Publication: North Caucasus Weekly Volume: 6 Issue: 35


Mikhail Trepashkin, the former Federal Security Service officer who investigated the alleged role of the FSB in the 1999 apartment building bombings in Moscow and other Russian cities and was jailed in October 2003 on charges of revealing state secrets, was re-imprisoned on September 18 just weeks after being released from prison in Nizhny Tagil less than halfway through his four-year sentence. The Associated Press reported that a Sverdlovsk region court overturned a lower court decision to release him early for good behavior. Trepashkin’s wife, Tatyana, told Ekho Moskvy that police officers read the court ruling and said that they were taking him back to the prison in Nizhny Tagil. “They were after him so much that now they will not let him go,” she told the radio station. Trepashkin claims that charges against were fabricated in revenge for his allegations that the FSB were involved in the 1999 apartment building bombings. The FSB claimed he was recruited by Britain ‘s MI5 to collect compromising materials on the explosions with the aim of discrediting the FSB. Alex Goldfarb, an aide to Boris Berezovsky, told the AP that Trepashkin was in Kiev with his wife on September 17 and refused an offer from Berezovsky to help him fly to a Western European country and apply for political asylum.


The New York Times on September 18 highlighted the plight of the Nizhny Novgorod-based Russian-Chechen Friendship Society (ORChD) that Russian authorities, as correspondent Steven Lee Myers wrote, “are hounding out of existence.” Russia ‘s federal tax service has billed the group for $35,000 in taxes it allegedly evaded plus fines, while the Justice Ministry has scheduled a hearing in late September to nullify its registration on the grounds that by law it cannot use “Russian” in its name. In addition, ORChD director Stanislav Dmitrievsky was charged on September 2 with inciting ethnic and religious animosity by publishing commentaries by Aslan Maskhadov and Akhmed Zakaev in the group’s newspaper more than a year and a half ago (see Chechnya Weekly, January 26, February 9, March 23). As Myers notes, the U.S. State Department, through the National Endowment for Democracy, has given the ORChD $170,000 since 2001—”money that was not supposed to be taxed under a 1992 agreement between the United States and Russia, but is now part of the tax evasion case.” On September 9, leaflets appeared on the walls of the apartment building where Dmitrievsky lives, threatening him and another ORChD staffer, Oksana Chelysheva, by name. Similar leaflets were distributed in March (see Chechnya Weekly, March 23).


Lithuania ‘s Constitutional Court ruled on September 19 that the country’s special services acted legally in closing down the activity of the Chechen separatist Kavkazcenter website on Lithuanian territory, Interfax reported. The court declared the State Security Department acted lawfully when it ordered the website shut down last year after its operator posted a message purportedly from Chechen rebel warlord Shamil Basaev claiming responsibility for the Beslan school hostage seizure. The court declared that the closure of the website had not violated Lithuania ‘s constitution nor its law on informing society. Lithuanian authorities shut down Kavkazcenter in 2003 but the website resumed activity in November 2004 after a Vilnius court overruled the closure order. The latest decision clears the way for a lower court to rule in favor of the government’s decision to close the site, the Associated Press reported on September 19.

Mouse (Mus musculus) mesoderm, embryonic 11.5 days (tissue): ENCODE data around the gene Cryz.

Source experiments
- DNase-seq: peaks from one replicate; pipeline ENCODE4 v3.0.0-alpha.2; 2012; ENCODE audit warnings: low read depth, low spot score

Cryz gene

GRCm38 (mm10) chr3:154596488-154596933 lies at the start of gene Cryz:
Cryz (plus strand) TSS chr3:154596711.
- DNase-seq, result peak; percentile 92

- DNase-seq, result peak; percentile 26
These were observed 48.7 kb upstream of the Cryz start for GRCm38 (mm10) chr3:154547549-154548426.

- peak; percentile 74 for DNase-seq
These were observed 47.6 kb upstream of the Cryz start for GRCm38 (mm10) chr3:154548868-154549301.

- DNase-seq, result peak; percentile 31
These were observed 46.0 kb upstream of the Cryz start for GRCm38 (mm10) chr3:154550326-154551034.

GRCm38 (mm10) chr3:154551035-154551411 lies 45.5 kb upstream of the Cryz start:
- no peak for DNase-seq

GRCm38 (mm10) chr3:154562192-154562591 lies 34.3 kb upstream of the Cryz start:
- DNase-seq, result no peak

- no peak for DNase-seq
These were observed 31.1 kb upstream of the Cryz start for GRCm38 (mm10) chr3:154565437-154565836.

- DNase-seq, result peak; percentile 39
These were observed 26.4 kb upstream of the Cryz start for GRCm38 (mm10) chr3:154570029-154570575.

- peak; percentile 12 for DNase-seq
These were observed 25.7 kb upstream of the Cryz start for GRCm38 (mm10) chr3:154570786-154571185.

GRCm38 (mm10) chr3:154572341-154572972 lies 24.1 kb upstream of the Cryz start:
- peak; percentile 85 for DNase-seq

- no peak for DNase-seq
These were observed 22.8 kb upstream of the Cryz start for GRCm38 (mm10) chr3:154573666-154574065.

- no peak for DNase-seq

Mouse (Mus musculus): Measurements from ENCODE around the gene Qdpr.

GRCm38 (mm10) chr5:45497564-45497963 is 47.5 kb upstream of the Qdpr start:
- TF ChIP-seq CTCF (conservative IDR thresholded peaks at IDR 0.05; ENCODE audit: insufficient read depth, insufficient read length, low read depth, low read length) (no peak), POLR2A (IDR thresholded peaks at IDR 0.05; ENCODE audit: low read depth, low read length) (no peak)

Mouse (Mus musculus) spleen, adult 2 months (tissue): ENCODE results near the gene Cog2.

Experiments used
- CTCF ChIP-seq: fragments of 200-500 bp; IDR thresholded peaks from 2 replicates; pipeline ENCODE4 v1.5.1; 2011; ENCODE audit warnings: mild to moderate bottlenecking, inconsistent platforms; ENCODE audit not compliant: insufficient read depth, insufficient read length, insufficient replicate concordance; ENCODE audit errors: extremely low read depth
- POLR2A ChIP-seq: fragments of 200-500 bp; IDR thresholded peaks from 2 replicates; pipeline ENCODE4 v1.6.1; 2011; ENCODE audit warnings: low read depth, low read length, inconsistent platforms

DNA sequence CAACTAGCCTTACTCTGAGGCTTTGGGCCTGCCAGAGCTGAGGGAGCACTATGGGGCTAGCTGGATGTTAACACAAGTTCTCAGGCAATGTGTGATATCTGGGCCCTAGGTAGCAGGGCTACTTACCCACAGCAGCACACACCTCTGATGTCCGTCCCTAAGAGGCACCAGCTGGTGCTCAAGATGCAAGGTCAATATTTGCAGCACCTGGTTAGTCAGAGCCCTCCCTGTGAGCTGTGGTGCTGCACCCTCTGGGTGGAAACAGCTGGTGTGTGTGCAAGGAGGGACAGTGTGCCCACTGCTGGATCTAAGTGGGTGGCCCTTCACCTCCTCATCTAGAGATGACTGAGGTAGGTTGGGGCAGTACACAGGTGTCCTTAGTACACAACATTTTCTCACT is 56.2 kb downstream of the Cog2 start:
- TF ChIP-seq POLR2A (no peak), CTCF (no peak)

A delegation of pro-Moscow Chechen officials led by President Alu Alkhanov met with top officials in Syria and Jordan last week. On September 18, Syrian Bashar al-Assad received Alkhanov, who delivered a letter from President Vladimir Putin concerning Russian-Syrian relations as well as “recent developments in the region,” Syria ‘s SANA news agency reported. On September 20, SANA quoted Alkhanov as saying that his talks with the Syrian leader had been positive, constructive, and fruitful, and that his visit to Syria had “opened new horizons for economic, cultural, scientific and humanitarian cooperation.” The Chechen delegation left Syria for Jordan , where Alkhanov met with Jordanian Prime Minister Adnan Badran and passed on a letter from President Putin to King Abdallah. Alkhanov also held talks with Jordan’s minister of religious endowments (Awqaf), Islamic affairs, and holy places Abd-al-Salam al-Abbadi, during which Alkhanov said that “extremists’ actions have nothing to do with Islam” and that the situation in Chechnya is “stable” and that the “changes for the better” there are “irreversible.” Alkhanov also invited a group of Muslim clerics to visit Chechnya “to preach tolerant Islam,” saying that “the Chechen government will be grateful for this kind of assistance,” Itar-Tass reported on September 21.


Mike Tyson hosted a boxing tournament in Gudermes on September 15. According to the Associate Press, Tyson traveled to the eastern Chechen city as a guest of honor at the all-Russian tournament, held in memory of assassinated Chechen President Akhmad Kadyrov, and was accompanied by Kadyrov’s son, Chechen First Deputy Prime Minister Ramzan Kadyrov. The news agency reported that the hall was filled to capacity with spectators—mainly men—who burst into applause and cheers and asked for Tyson’s autograph. “I always watched the situation in Chechnya on television, but it is a much more difficult occasion with you today,” Tyson said. He told the crowd that when he boxed, it wasn’t for himself but for all Muslims in the world, including Chechens, whom he considers to be his brothers. Tyson converted to Islam during his time in prison on a 1992 rape conviction.